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As the Scenic City's population continues to swell, Chattanooga is getting closer to edging out Knoxville as the most populous city in East Tennessee, U.S. Census Bureau estimates show.
Chattanooga grew 2.15 percent from 2010 to 2012, reaching a population of 171,279 last year. Knoxville grew 1.85 percent to reach 182,200 residents.
But annexation by Chattanooga should bring in another 6,500 residents in coming months, said City Councilman Larry Grohn, which further will close the gap with Knoxville.
"Our home sales market and building market is starting to bounce back from the recession and looks pretty good," Grohn said.
Chattanooga's growth has outpaced the U.S. average over the past two decades, reversing shrinkage in the 1980s from declines in the textile, foundry and nuclear power industries.
A business-friendly philosophy has been a magnet for many, City Council Chairman Yusuf Hakeem said. Still, city leaders always can do more to attract new residents, he added.
That includes a range of things from crime control to sprinkler regulations, Hakeem said, as well as maintaining the legendary livability that has garnered national recognition and brought life back to the formerly abandoned downtown corridor.
But Chattanooga's success hasn't happened in a vacuum, and it's not all happening downtown. Population growth also relies on large corporate investments in Bradley and Hamilton counties and North Georgia that support thousands of jobs.
"One of the things we don't do is we don't become complacent with the success. We have to sustain the momentum," Hamilton County Mayor Jim Coppinger said. "The recruitment has to stay as vibrant as it has been, and we have to continue to look out into the future."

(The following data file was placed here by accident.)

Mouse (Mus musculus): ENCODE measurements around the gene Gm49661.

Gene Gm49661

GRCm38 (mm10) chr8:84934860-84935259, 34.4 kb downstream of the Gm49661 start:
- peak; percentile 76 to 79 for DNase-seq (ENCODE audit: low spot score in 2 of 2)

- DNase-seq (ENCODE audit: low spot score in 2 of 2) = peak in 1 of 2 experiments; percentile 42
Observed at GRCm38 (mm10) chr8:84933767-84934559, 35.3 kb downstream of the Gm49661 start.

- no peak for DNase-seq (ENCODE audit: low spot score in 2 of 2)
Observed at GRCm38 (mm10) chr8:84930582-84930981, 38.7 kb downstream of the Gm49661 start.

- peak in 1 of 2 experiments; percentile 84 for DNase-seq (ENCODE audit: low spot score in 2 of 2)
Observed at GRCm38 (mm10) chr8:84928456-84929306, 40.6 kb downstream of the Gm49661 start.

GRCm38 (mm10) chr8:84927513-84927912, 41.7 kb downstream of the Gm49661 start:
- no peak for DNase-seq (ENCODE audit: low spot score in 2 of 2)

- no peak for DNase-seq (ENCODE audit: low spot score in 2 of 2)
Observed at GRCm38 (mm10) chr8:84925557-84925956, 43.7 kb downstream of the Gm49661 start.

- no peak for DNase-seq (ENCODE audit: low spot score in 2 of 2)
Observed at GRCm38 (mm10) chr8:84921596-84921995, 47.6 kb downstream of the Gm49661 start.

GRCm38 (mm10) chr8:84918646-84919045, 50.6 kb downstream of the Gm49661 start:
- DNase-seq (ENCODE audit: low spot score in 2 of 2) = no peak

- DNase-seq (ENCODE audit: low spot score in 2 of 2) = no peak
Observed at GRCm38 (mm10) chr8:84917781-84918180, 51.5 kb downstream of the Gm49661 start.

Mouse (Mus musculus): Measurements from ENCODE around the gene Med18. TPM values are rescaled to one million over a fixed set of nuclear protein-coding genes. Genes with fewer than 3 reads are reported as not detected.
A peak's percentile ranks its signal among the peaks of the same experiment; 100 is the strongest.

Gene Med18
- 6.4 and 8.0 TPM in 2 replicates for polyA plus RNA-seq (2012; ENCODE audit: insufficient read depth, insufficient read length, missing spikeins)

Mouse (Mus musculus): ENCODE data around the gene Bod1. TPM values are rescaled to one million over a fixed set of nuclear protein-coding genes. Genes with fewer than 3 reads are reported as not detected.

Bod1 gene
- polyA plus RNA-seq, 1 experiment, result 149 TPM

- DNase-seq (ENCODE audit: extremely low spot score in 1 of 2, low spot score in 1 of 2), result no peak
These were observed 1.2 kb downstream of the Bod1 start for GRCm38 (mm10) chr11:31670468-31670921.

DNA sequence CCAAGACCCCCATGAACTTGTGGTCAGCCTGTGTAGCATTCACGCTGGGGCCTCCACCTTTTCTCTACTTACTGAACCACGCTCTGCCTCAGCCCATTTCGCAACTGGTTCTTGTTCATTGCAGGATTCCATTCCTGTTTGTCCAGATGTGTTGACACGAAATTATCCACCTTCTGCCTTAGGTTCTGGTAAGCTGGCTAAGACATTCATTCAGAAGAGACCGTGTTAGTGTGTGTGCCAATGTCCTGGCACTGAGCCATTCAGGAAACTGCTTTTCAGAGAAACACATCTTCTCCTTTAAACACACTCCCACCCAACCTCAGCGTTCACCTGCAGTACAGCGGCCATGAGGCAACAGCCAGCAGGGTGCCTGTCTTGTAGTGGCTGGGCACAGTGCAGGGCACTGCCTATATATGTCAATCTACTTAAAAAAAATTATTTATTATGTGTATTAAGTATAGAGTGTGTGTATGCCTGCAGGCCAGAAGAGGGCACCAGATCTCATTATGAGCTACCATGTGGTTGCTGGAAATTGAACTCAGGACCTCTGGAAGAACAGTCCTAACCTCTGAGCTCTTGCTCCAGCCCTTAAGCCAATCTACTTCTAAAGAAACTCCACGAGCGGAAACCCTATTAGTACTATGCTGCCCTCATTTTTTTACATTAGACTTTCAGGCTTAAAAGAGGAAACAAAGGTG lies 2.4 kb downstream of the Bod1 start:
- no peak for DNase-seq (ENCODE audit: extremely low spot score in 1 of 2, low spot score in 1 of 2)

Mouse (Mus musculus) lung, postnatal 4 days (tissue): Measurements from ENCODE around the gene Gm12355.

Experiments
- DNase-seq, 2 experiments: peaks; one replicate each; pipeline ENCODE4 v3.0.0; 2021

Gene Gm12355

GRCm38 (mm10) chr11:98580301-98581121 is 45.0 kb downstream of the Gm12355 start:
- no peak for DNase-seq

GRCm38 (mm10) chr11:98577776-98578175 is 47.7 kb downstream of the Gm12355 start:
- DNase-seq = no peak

Already, 2013 looks to be a better year for business than 2012, he said.
"Our site visits in the last five months are better than they were for the entire year last year," Coppinger said.
But growth also brings challenges, said John Bridger, executive director of the Regional Planning Agency. Unchecked growth can hurt if it outpaces the city's ability to deliver services, Bridger said.
Part of his task is to define what makes Chattanooga work as a city, creating a roadmap for both downtown and suburban growth.
"Our current plan is like a 1970s Ford Pinto that we basically patched and made these improvements, and at some point you've got to design a new car," said Bridger, who is working on a new long-term plan. "We can't just think about today; we've got to think about the lifestyles developing over the next 10, 20 years."
City Councilwoman Carol Berz is working to craft her own growth plan for the Brainerd Road area, which planners are rebranding as Midtown because of its location midway between the growing downtown and East Brainerd areas.
Now home to a large, educated population but held back by aging strip malls and vacant car lots, Midtown could serve as an example for how to bolster growth in stagnant parts of the city, Berz said.
"On Brainerd Road, this ugly street was created and the city gave away all its right of way, so we want to take that back to sidewalks, trees and bike paths," Berz said. "It's got to be our next growth area, almost like Virginia Highlands and Little Five Points in Atlanta."
Atlanta, for its part, grew at a brisk 5.59 percent, more than double Chattanooga's rate. But that's not necessarily a good thing, say officials like Grohn, who use Atlanta's sprawl as a punching bag and a case study in poor planning.
"You can't just look at that growth and say, 'yeah, it's all good,'" Grohn said. "For me, there's a huge difference between growth for growth's sake, and being very careful and having quality growth."
Contact staff writer Ellis Smith at esmith@timesfree press.com or 423-757-6315.